RSI Corporate - Licensing

Why Isn’t Science Class More Like Learning to Play Baseball?

KQED News Mind/Shift – Alison Gopnik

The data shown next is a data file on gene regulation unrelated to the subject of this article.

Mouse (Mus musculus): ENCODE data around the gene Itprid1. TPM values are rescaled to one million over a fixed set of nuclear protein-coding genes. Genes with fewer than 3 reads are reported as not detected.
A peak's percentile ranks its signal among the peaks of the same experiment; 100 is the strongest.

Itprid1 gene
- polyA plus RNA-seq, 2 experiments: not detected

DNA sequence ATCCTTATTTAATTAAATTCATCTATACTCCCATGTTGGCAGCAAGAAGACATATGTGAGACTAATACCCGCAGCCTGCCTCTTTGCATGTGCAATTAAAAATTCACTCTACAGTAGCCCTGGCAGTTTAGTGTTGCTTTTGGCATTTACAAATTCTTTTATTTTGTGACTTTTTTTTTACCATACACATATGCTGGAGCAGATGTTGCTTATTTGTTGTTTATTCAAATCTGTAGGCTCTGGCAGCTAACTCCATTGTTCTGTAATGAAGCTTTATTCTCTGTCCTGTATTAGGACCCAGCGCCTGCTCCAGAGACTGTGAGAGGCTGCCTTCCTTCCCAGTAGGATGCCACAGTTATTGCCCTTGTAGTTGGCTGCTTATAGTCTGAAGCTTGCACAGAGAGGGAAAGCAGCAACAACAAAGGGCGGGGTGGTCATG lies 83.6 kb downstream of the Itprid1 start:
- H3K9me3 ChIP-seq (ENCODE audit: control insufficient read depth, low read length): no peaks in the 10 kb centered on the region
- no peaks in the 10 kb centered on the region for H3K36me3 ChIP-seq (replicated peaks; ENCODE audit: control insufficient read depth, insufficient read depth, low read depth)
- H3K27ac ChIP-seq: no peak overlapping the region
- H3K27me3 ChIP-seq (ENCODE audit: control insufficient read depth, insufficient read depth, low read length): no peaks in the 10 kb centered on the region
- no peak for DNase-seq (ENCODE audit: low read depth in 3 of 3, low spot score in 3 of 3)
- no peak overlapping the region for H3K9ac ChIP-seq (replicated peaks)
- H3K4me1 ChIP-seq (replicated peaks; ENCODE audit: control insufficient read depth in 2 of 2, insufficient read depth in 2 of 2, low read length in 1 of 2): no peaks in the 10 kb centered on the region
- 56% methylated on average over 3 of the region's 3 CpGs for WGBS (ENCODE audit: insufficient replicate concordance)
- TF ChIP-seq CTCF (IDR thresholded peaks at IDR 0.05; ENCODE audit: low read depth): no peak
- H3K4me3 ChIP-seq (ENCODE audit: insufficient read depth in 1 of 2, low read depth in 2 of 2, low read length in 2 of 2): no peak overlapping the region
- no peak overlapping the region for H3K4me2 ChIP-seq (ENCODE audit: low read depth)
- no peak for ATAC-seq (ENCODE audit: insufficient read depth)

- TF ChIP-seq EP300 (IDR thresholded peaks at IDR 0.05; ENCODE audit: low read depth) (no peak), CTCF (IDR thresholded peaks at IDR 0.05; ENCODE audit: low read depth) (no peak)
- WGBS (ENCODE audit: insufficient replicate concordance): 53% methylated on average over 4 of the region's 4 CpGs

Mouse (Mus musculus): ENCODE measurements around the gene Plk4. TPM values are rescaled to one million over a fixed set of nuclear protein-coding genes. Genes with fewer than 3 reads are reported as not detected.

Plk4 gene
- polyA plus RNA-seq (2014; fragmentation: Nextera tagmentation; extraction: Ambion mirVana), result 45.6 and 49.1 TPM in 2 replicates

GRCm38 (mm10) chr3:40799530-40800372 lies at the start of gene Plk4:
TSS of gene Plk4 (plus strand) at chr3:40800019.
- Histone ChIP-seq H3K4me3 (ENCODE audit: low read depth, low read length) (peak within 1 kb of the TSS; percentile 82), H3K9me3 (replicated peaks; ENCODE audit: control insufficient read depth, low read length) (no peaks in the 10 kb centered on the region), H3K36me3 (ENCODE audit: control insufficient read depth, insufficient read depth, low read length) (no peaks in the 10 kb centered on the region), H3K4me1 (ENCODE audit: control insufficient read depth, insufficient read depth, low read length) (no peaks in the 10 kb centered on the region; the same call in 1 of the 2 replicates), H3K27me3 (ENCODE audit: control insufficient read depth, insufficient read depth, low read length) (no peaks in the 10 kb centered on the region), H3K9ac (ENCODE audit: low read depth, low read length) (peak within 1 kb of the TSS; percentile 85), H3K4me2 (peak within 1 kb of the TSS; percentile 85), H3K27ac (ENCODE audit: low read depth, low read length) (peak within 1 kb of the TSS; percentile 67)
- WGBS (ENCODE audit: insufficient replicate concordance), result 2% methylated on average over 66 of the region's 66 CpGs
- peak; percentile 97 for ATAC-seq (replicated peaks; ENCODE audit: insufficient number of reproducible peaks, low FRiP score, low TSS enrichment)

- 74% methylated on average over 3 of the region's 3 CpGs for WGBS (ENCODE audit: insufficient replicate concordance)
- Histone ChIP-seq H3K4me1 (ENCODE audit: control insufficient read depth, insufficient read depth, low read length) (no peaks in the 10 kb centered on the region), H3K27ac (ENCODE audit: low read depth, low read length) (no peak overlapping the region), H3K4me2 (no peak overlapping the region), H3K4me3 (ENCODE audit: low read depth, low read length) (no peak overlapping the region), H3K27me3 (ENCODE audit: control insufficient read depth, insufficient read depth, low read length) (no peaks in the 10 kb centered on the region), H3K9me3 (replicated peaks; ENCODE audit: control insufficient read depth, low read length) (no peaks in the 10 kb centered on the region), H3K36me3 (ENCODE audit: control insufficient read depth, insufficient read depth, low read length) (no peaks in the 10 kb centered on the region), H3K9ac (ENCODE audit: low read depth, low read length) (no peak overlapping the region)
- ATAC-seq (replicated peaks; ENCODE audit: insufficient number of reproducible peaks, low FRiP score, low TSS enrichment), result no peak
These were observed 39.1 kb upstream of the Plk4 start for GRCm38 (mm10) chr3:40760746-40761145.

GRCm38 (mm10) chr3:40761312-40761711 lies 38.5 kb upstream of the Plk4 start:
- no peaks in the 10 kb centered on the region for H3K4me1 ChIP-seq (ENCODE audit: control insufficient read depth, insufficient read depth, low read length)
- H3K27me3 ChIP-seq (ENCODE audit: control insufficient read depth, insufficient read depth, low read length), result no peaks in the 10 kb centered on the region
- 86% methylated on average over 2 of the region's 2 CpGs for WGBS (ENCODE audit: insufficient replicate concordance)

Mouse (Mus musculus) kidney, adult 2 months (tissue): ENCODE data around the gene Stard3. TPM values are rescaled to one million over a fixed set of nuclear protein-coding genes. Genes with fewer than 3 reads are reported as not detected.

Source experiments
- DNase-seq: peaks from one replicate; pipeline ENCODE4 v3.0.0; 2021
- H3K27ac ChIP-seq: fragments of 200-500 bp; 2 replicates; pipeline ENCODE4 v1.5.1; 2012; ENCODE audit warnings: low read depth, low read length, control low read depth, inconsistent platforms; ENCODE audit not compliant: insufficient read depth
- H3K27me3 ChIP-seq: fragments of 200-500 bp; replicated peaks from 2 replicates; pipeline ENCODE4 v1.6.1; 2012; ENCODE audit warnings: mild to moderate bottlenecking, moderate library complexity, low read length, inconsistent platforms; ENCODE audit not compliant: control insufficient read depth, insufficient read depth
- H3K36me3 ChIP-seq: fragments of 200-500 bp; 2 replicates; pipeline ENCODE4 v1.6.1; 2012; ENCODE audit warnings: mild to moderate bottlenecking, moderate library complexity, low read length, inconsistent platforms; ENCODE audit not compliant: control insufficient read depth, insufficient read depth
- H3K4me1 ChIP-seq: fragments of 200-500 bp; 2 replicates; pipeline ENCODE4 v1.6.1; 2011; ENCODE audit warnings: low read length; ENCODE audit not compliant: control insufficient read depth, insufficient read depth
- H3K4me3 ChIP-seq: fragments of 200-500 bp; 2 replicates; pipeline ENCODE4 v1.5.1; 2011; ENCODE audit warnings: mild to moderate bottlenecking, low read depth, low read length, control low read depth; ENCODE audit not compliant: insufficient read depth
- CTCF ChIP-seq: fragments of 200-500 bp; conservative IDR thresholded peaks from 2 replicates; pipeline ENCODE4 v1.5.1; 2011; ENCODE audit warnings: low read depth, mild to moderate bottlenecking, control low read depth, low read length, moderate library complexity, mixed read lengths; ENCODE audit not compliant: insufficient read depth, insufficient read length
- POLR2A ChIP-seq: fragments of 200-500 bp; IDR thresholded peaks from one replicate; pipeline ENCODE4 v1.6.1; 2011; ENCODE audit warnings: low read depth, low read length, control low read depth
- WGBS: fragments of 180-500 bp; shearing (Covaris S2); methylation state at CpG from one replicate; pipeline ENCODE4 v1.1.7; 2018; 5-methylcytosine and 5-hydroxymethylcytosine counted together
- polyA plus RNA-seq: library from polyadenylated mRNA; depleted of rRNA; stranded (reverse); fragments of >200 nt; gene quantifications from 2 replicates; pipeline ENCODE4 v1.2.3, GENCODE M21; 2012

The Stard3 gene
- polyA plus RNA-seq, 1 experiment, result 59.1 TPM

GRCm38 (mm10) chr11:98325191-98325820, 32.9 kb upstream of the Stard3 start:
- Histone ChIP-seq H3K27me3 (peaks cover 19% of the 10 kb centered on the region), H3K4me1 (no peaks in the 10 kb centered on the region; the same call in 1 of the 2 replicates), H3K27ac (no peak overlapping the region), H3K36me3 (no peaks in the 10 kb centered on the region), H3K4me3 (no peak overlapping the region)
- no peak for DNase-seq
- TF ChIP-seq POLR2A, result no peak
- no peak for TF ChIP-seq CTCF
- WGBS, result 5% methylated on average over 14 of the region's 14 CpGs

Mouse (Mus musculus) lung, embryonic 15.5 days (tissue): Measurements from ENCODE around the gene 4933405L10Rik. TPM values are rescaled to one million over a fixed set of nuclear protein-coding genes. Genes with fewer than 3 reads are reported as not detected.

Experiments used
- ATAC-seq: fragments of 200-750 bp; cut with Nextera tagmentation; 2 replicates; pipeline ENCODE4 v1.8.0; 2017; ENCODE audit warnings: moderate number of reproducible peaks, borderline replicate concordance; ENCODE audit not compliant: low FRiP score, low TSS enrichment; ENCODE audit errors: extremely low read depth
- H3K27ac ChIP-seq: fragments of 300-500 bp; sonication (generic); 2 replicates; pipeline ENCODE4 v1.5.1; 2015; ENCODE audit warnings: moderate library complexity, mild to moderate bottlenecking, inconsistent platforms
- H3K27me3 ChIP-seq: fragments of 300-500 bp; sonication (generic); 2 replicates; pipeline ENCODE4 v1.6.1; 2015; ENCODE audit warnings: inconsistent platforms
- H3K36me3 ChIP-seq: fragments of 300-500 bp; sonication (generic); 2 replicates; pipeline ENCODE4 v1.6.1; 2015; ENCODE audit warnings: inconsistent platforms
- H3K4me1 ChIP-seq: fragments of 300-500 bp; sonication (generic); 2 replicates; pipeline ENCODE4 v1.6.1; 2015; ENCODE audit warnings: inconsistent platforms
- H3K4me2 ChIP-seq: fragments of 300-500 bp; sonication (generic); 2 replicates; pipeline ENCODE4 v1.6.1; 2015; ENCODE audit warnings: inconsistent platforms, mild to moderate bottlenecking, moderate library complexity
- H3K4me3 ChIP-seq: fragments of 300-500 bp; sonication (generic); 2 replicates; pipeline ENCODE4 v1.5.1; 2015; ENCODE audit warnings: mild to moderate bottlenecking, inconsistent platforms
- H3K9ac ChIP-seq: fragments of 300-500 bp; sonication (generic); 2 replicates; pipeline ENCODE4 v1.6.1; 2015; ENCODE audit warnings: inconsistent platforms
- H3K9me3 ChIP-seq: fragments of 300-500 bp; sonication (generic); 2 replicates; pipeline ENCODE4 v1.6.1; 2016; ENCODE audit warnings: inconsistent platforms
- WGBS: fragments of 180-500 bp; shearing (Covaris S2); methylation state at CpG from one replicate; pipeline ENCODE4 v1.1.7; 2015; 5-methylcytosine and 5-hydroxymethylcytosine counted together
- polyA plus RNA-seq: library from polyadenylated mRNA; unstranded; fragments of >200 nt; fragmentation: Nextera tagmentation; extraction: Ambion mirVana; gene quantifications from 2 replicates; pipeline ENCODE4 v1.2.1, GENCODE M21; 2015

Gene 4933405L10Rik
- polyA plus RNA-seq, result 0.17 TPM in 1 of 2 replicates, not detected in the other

“How does mastery happen? For most of human history, learning in middle childhood meant apprenticeship, not school. Children learned to master skills informally inside the family, or outside the family, more formally and later. Most people were foragers or farmers, and foraging and farming children learned by helping out— they still do. Children also learned more specialized skills by becoming apprentices to master tradesmen and artisans. Preschoolers show some of the beginnings of apprenticeship when they imitate the people around them. Anthropologists and cultural psychologists, not to mention parents, see how even very young toddlers are drawn to imitate everything that they see their elders do, from machete handling to pancake making. But while preschoolers are essentially playing at those adult skills, school-age children begin to genuinely master them.”(more)

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